You will do all of this pretty much alone, at least in my EMS system.  Only two hands and one brain will accomplish all of this.  Sure, we can bring along extra hands for skills like ventilating the patient or performing CPR, but the solitariness of prehospital care remains the same.  The care that you are providing to that patient by yourself will be taken over by at least one physician, two nurses, and a handful of ED techs and ancillary personnel like phlebotomists and respiratory therapists.  Backing all of them up with a quick phone call are anesthesiologists, surgeons, radiologists, and all of the other features of a modern hospital.  There are a ton of whatever–ists available, usually with a quick phone call.  But you as the prehospital provider of this patient's care are handling this alone, at least for a (hopefully very) short time.  In addition, you are doing it in a moving vehicle, speeding along poorly paved roads, and in a 12’x5’x6’ closet that is either too hot or too cold.  Oh, and the speeding closet may be involved in a fiery crash without warning.  Feel lonely yet?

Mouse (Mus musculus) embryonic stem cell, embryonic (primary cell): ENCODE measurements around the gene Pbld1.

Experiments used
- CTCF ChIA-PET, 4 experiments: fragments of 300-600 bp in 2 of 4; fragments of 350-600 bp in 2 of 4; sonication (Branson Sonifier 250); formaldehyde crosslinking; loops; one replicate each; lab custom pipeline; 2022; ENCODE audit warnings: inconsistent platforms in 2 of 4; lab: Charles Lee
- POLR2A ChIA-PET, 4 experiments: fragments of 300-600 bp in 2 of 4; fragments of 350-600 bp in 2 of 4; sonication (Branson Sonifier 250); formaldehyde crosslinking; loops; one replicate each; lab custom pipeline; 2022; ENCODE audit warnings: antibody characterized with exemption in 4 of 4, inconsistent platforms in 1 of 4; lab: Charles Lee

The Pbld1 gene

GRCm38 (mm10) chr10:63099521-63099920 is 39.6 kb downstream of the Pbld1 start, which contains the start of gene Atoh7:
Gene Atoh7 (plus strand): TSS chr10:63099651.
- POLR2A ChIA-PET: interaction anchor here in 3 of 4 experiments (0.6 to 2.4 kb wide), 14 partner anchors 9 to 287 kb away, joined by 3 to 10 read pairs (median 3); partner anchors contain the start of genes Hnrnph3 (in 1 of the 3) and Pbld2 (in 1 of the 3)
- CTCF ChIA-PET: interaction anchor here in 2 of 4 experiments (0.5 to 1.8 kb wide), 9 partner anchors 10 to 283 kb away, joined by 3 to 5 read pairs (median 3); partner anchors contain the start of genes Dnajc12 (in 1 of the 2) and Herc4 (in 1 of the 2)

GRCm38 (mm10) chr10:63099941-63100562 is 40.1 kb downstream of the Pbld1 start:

So my rant is that paramedics need to simplify.  Simplify your job.  What you are doing alone in a moving vehicle is about to be replaced by a whole pack of skilled providers, each of whom probably have longer initial trainings, greater education levels, and more required experience than you have!  I’m not saying to not do your job to your utmost ability.  If you’re a paramedic, you need to care for people at the paramedic level.  Even though treating people like you’re a first responder when you’re an EMT qualifies as simpler and can probably be done faster, it is not the best answer for patient care.  The two biggest tricks to simplification while maintaining full skill and competence are to do things only once and to take the easier road if it gets you to the same place.  Upcoming posts will cover both of these points soon.  In the meantime, think about what tricks you have learned to help you simplify a complex call and take a minute to mentally congratulate yourself on being a badass who has to be replaced by an entire group of people.